Saturday, November 29, 2014

Steamed Up Anthology - Reviewed by Trix

STEAMED UP anthology

Inventors, pilots, tinkers, and soldiers; magical metals to replace an aging heart or a ruined limb; steam-powered fantasy worlds of clockwork nightingales, automatons, dirigibles, and men. The stories in this anthology visit diverse times in the history of modern man, and the men who populate these tales face war and cruelty, masters and autocrats, illness and poverty and greed. Yet the heat of romance outmatches even the steam engines, and time and again, the gears of love rule the day.

Stories included are:
The Clockwork Nightingale's Song by Amy Rae Durreson
Caress by Eli Easton
Swiftsilver by Bell Ellis
The Clockwork Heart by Kim Fielding
The Galatea's Captain by Anka Grace
Screws by R.D. Hero
The Golden Goose by Mark Lesney
Spindle and Bell by Augusta Li
Ace of Hearts by Mary Pletsch
Five to One by Angelia Sparrow
Untouchable by Layla M. Wier

Trix’s Review:
4.25 stars

While I usually prefer more humorous steampunk, the quality of the writing is very consistent throughout the anthology. Many of the stories (especially in the first half) have much less sexual content than is usual in m/m, which may appeal to more hesitant readers while disappointing m/m veterans. Various online reviews had me fearing that these stories would be upsetting, but I was relieved to find that that wasn't true. There is a certain melancholy to many of these tales (given the time period and subject matter), but in most cases, they lead to a satisfying and hard-won happily-ever-after. (I was also unable to predict how most of the stories would end while I was reading, which is a rare thing in m/m!)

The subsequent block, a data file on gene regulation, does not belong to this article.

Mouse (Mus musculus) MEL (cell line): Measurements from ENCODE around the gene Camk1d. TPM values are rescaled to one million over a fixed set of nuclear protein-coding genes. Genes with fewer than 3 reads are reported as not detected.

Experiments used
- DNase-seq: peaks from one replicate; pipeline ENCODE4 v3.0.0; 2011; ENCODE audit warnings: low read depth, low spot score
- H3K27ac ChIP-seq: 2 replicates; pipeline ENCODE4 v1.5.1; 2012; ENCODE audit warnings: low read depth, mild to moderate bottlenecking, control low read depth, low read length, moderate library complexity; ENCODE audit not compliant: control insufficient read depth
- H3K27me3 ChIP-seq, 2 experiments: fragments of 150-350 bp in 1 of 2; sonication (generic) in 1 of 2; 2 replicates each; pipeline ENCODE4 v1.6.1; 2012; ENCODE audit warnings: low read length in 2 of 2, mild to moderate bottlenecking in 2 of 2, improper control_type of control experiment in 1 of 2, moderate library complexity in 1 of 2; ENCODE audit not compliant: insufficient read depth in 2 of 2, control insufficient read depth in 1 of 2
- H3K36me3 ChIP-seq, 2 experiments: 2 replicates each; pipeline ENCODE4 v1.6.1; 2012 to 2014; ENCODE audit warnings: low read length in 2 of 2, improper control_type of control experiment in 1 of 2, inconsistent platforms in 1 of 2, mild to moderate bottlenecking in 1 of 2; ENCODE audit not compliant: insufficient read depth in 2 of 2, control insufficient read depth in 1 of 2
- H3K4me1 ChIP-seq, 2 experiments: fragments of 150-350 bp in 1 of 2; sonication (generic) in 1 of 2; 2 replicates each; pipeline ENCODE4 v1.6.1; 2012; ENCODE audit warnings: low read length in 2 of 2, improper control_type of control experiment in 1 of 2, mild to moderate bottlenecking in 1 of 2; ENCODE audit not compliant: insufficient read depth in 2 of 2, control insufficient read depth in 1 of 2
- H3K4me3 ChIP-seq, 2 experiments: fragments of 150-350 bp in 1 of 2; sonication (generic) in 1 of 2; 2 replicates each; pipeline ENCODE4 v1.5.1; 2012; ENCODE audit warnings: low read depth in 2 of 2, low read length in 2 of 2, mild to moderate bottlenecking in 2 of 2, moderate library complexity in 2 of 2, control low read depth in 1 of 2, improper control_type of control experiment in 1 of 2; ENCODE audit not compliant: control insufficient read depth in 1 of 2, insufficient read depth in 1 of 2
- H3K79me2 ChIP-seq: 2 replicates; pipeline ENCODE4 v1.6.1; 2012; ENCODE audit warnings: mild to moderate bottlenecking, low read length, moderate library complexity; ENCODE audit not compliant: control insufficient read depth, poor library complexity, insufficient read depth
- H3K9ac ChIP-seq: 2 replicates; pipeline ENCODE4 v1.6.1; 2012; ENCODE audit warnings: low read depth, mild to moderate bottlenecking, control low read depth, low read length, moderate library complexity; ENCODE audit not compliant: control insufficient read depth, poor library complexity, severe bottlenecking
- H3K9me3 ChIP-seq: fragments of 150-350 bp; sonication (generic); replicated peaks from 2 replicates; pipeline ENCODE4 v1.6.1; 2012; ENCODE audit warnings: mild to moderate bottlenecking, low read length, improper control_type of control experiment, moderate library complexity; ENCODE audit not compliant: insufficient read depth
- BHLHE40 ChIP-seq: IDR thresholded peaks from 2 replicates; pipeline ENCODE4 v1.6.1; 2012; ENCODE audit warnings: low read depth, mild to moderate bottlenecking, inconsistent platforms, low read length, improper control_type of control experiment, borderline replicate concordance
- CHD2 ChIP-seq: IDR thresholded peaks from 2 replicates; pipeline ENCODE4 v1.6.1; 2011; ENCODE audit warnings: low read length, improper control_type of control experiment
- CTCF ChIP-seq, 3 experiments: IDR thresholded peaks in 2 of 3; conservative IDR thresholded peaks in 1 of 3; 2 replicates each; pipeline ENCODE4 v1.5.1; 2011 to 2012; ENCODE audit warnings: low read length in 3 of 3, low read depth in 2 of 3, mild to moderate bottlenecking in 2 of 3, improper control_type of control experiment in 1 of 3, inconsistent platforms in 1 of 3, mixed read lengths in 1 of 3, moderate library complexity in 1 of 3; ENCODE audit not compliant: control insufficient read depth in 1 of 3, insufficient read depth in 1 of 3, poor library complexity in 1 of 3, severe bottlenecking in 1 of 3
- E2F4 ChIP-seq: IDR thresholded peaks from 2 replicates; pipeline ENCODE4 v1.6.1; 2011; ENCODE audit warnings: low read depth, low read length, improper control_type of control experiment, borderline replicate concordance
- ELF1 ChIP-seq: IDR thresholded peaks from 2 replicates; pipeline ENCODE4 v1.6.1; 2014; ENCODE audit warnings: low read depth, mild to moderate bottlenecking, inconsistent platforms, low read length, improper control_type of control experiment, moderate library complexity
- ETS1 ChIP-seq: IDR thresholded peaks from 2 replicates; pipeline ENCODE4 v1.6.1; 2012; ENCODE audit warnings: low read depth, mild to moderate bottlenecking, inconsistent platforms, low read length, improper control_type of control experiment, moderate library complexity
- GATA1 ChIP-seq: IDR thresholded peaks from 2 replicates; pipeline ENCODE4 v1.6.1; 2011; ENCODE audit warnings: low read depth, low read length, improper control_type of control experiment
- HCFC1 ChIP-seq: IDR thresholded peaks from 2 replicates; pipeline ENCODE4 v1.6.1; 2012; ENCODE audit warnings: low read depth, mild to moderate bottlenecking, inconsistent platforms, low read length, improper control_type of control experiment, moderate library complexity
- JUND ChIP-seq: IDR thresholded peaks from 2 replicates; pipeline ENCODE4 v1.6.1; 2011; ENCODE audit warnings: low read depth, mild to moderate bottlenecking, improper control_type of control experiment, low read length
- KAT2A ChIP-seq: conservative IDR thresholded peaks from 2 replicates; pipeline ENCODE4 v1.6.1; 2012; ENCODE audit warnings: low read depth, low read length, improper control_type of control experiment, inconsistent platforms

Angelia Sparrow's "Five To One" opens the proceedings with a charming friends-to-lovers story, one that seems the closest to a contemporary m/m piece. The two stories that stood out for me happened to be right next to each other. R.D. Hero's "Screws" is both funnier and raunchier than the others, and winks at the literal nuts-and-bolts of steampunk in a clever and self-referential way. This paves the way for the emotional punch of Kim Fielding's "The Clockwork Heart," the slow-burning relationship between a castaway golem with a soul and an inventor who believes he has none. The two stories couldn't be more different, but both are very effective.

The second half of the book is a little more whimsical and relaxed than the first, culminating in the lyrical and sensual "Swiftsilver" by Bell Ellis. The stories are nearly novella-length, so there's plenty of attention given to character and plot development. STEAMED UP has a different feel than most m/m or steampunk I've read, and is all the more satisfying for it.

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